My Lords, I hope that the right reverend Prelate the Bishop of Leeds will forgive me for my intemperance. Normally, I do not interfere with the bishops, except when I am playing chess. I also apologise, if I may, to the Minister, the noble Lord, Lord Prior. I feel very deeply about what I am going to say, and it will be uncomfortable. I want to assure him of my respect for him and my recognition of his commitment to the National Health Service. However, what I have to say is important.
According to independent international observation, we have the best National Health Service in the world, often funded at a lower level than almost any other equivalent in Europe. However, I am not sure that it can remain so after the 2012 Act, which of course was introduced by the noble Lord, Lord Lansley, whose idea it was.
The one thing that makes our National Health Service as good as it is, is the quality of academic medicine and research that goes on in our universities. Jeremy Farrar has pointed out that the reason he became such a good doctor is that he did research. In spite of the ludicrous boasts that we are doing more research in the NHS and that every patient will be part of research, sadly, this is really not happening. As Professor Geraint Rees, the notable neuroscientist at UCL has said, the culture of the NHS has become increasingly inflexible and actively hostile to clinical academic training. Why do I say that? It is because it is inflexible in allowing research-oriented doctors to move to different regions to get experience. The system makes it difficult for research-oriented doctors to return to clinical training, and the career that I had would now be impossible. Doctors wanting to do research find it extremely difficult to persuade seniors and managers that they should spend time doing this, and the current problems doctors face are a shocking example of what is happening.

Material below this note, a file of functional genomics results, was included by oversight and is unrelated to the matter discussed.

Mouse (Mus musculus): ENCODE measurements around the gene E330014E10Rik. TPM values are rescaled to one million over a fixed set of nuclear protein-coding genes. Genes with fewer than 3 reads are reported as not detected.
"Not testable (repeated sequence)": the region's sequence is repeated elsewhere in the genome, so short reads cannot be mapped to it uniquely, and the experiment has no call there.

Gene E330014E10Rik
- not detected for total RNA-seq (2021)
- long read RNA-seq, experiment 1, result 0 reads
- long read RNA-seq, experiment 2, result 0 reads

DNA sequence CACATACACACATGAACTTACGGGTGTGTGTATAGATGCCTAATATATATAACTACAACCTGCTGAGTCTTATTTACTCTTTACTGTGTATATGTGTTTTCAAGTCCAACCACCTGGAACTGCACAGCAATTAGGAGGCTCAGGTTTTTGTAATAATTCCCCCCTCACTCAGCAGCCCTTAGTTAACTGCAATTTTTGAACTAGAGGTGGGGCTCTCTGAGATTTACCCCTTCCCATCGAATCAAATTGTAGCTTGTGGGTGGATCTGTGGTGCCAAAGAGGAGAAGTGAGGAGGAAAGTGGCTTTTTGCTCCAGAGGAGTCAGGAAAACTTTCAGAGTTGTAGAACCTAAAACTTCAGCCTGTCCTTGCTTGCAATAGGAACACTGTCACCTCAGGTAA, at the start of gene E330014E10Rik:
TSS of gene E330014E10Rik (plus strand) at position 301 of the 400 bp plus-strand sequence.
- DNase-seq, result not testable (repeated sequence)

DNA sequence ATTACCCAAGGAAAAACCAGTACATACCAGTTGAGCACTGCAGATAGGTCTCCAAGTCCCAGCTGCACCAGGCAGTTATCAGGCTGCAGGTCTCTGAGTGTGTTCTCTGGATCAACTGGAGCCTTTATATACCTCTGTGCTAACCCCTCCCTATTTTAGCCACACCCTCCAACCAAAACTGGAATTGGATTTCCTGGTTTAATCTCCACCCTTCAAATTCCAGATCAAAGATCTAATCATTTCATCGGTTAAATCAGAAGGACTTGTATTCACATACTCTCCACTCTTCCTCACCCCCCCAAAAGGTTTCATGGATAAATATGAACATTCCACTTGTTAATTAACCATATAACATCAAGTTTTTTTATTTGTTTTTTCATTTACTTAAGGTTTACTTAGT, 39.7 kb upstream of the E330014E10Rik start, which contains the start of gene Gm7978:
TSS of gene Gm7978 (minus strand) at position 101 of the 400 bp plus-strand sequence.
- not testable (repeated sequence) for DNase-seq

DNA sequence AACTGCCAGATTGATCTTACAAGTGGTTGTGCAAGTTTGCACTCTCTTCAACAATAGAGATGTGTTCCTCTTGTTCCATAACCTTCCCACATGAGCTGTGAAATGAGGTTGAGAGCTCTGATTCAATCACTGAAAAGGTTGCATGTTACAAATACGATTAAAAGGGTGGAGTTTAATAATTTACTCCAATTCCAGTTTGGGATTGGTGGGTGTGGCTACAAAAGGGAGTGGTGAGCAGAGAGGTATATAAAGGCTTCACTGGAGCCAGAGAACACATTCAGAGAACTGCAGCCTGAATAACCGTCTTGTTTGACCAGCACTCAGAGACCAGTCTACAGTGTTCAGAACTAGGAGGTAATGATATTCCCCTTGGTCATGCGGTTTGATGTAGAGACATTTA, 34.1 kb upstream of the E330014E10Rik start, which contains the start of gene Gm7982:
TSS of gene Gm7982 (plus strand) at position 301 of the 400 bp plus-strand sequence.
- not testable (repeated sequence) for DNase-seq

The fact is that research takes time: it takes time to read, to reflect, to discuss, to think, to write, to publish and to talk to patients to explain why the research is so important. I see prospective medical students in schools all over the country and they show one thing: they cannot get into a university to do medicine unless they demonstrate their altruism and an understanding that they will need to be ethical, their commitment to justice, and the notion that they are going to have to be extremely diligent. As you see, they go through medical school with all those principles—the notion of justice, public service and, above all, diligence—drummed into them at every stage in every university.
But what have the Government done? I congratulate the current Secretary of State on one thing. He has certainly united the most diligent, altruistic, committed, intelligent and well-trained workforce in the country; they have gone on strike almost unanimously. The fact is that the attitudes that are being pushed on to the doctors are, ultimately, extraordinarily destructive, and the Government have a major responsibility for that. The future of our NHS is imperilled by this change of attitudes.